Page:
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Employment plays an important role in one’s sense of purpose as well as physical and emotional health, according to Michael Frain, Ph.D., a professor in the department of counselor education in the College of Education.

But, millions of Americans living with disabilities are not employed, nor do they have ample employment opportunities, Frain said.

Frain’s research and work with counselors at state and federal agencies aims to improve employment struggles, particularly emphasizing the benefits of self-employment for those with disabilities, which can include flexible work hours, reducing transportation and accessibility barriers, and higher hourly wages.

“About 12% of people with disabilities have self-employment, but people don't always know that or see the possibilities,” said Frain, who trains and educates counselors of possibilities, and the logistics and resources to start a business.

“Dr. Frain's research on improving employment opportunities for individuals with disabilities represents an important consideration of human health,” said Gregg Fields, executive director of FAU's Institute for Human Health and Disease Intervention (I-Health).

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Rehabilitation counseling is a bit of an unknown field, said Frain, adding there is a high need for qualified counselors in Florida to help people with disabilities find jobs.

Frain is also a collaborator on a $16.7 million Vocational Rehabilitation Technical Assistance Center-Quality Employment grant from the Rehabilitation Service Administration. Overall, grant will support the creation of a new technical assistance center at the University of Wisconin’s–Madison, which will work to reduce employment barriers nationwide for people with disabilities. Frain’s research will concentrate on self-employment training, as well as changes in independent living, hourly wage, government subsidies and reliance on others.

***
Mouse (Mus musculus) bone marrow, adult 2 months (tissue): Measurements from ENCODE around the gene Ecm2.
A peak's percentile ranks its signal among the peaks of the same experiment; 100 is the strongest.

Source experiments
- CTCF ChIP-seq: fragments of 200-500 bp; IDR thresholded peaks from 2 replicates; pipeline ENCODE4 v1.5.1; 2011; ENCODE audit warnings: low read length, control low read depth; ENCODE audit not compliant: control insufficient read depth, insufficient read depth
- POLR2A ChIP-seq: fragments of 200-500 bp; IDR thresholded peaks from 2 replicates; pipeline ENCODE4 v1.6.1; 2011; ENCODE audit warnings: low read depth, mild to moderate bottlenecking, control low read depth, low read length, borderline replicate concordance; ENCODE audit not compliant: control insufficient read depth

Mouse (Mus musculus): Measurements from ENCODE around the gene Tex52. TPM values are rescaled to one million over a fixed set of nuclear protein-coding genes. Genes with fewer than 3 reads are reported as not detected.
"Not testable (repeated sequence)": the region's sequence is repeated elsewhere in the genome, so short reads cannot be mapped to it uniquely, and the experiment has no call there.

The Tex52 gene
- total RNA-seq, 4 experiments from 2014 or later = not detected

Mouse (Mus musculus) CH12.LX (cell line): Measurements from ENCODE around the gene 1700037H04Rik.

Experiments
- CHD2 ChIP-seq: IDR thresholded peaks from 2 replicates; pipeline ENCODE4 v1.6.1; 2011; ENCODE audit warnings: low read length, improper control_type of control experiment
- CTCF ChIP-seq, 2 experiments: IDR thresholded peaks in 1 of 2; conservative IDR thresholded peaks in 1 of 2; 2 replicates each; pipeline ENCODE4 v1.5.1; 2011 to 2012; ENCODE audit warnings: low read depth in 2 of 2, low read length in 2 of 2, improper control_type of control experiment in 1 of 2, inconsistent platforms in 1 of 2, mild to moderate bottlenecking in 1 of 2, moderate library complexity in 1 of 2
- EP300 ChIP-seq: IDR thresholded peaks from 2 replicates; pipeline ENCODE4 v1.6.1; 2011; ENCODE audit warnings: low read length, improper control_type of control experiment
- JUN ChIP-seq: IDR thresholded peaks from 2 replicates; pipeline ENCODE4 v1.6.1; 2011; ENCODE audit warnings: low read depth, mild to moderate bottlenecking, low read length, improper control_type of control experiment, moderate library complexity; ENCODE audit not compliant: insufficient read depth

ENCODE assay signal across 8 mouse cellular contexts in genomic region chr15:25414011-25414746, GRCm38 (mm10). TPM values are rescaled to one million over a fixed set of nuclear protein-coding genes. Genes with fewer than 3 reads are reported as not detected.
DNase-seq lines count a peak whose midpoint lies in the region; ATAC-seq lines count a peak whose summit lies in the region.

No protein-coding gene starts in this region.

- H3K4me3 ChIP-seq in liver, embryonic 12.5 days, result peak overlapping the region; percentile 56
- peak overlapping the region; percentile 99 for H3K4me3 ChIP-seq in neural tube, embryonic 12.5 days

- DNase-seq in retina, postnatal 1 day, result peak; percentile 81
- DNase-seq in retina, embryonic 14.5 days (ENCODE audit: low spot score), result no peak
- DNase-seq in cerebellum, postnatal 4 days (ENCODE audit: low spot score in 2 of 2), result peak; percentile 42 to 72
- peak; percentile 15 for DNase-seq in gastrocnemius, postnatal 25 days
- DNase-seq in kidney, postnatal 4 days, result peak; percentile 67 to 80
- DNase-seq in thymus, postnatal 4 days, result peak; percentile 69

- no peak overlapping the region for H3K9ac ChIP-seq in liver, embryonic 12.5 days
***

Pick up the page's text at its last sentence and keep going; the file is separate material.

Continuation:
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Rehabilitation work results in more employment, higher paying jobs on average, better health care, and legislative changes to assure people with disabilities have level playing fields for employment, he said.

“People with disabilities can work, they want to work and, you know, 70% of them aren't working,” Frain said. “People with disabilities can succeed and they can help our economy, they can help your workplace, they are quality employees.”

To help with his intervention and research, Frain was recently awarded two grants.

From the U.S. Department of Education’s Rehabilitating Training Program, he was awarded $1.2 million over five years, which will help fund 12 masters students a year, paying tuition and fees, purchasing a laptop, paying for travel to conferences and giving a $3,500 stipend each semester.

“The demand for master's students in this field is very high,” said Ayse Torres, Ph.D., an assistant professor of clinical rehabilitation counseling, who is also on the grant. “All our students obtain jobs in the rehabilitation field while at school, often by their second semester. Even during the COVID-19 pandemic, the majority of our students who started our program in the Fall 2020 have already found employment.” ◆